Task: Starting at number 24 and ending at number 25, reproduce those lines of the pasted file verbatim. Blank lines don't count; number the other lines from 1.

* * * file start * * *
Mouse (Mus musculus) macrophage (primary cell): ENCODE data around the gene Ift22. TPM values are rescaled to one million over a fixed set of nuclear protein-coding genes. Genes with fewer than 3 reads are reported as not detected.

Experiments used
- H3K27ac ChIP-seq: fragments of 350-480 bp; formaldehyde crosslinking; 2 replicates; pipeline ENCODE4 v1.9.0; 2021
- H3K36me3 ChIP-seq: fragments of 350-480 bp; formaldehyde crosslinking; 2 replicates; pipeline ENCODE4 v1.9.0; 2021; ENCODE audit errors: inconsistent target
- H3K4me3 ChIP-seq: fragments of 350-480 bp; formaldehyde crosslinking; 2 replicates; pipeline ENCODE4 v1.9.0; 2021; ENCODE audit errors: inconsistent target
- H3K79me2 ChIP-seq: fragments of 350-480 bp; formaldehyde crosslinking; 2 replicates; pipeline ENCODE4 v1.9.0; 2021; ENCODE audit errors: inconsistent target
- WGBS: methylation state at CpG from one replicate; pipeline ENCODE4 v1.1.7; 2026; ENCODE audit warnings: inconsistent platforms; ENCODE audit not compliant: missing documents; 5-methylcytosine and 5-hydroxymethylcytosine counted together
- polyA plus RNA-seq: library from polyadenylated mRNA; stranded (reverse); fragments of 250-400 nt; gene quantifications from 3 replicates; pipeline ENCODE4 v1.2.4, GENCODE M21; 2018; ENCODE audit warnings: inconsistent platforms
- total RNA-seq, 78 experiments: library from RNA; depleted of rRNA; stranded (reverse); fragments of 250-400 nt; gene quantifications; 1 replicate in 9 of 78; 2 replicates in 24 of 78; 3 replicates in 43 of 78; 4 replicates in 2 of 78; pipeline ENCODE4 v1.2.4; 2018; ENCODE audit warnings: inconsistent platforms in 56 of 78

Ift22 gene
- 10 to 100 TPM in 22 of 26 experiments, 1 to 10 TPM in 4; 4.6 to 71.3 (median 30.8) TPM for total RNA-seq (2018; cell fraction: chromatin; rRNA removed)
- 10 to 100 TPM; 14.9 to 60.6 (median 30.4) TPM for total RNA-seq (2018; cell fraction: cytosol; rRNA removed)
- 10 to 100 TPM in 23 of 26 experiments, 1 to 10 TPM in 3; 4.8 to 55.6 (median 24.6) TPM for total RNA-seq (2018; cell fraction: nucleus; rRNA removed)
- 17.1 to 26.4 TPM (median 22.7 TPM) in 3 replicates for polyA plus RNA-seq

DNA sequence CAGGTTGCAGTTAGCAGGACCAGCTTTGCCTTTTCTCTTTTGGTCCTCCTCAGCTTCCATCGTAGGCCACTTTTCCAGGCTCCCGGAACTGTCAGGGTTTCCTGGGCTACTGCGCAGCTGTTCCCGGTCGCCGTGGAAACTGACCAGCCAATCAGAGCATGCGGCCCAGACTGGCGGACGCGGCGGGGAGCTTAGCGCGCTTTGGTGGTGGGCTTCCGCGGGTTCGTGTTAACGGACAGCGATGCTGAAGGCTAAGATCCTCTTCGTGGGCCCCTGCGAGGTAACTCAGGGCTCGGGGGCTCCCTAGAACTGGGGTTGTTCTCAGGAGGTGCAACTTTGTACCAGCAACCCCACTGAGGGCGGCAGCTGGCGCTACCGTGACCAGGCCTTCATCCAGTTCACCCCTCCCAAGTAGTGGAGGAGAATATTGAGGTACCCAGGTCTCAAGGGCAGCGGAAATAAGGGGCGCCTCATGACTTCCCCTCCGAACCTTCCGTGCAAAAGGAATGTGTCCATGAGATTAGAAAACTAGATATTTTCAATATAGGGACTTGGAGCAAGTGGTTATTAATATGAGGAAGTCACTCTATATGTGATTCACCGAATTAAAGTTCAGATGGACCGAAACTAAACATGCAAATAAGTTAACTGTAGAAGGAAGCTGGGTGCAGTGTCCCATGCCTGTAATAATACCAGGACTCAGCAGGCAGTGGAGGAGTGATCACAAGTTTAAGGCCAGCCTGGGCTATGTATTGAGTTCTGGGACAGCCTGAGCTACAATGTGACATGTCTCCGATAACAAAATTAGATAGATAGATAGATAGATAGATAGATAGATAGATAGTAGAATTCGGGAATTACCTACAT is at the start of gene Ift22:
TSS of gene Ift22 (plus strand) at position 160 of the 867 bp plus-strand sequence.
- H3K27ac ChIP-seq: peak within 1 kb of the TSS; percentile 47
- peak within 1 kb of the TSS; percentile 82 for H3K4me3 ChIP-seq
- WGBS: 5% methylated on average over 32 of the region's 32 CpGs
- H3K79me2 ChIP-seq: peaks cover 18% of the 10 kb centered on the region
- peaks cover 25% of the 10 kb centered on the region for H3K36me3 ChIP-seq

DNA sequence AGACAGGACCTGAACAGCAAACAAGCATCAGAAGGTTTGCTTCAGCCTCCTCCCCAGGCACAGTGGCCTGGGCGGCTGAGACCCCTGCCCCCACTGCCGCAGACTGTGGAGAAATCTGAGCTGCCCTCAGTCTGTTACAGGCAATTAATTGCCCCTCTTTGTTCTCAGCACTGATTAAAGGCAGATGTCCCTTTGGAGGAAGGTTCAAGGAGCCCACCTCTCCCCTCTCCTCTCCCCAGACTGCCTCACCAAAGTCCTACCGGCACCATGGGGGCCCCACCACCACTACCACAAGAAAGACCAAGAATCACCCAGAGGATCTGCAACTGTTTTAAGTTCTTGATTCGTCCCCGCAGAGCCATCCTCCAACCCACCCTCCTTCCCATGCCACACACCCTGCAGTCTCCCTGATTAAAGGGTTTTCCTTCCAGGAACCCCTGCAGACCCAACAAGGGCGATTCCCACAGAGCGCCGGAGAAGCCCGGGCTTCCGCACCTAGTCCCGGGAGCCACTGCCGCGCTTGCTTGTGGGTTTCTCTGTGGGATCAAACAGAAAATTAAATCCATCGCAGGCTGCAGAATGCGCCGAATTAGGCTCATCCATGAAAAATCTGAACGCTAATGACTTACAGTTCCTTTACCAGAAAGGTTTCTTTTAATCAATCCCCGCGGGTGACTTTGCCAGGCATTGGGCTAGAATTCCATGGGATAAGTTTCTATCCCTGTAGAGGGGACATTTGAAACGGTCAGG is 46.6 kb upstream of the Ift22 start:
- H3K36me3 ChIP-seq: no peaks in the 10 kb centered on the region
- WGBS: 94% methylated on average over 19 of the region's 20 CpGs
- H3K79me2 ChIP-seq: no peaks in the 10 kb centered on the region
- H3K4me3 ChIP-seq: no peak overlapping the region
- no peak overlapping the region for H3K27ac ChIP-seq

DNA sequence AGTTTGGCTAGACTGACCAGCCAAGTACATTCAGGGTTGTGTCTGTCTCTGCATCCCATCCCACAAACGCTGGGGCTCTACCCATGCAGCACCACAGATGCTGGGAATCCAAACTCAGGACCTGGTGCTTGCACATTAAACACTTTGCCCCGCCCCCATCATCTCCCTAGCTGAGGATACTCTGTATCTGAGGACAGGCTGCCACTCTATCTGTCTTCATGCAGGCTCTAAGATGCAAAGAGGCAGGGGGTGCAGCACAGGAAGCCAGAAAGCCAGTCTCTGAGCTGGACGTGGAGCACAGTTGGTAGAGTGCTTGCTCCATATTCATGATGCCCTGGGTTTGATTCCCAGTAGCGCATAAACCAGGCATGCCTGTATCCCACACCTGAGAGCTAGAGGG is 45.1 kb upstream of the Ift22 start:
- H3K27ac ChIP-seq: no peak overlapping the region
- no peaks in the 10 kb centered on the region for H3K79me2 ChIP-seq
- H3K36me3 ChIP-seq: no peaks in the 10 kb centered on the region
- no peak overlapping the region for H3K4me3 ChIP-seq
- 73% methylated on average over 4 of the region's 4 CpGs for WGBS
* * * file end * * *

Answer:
- WGBS: 94% methylated on average over 19 of the region's 20 CpGs
- H3K79me2 ChIP-seq: no peaks in the 10 kb centered on the region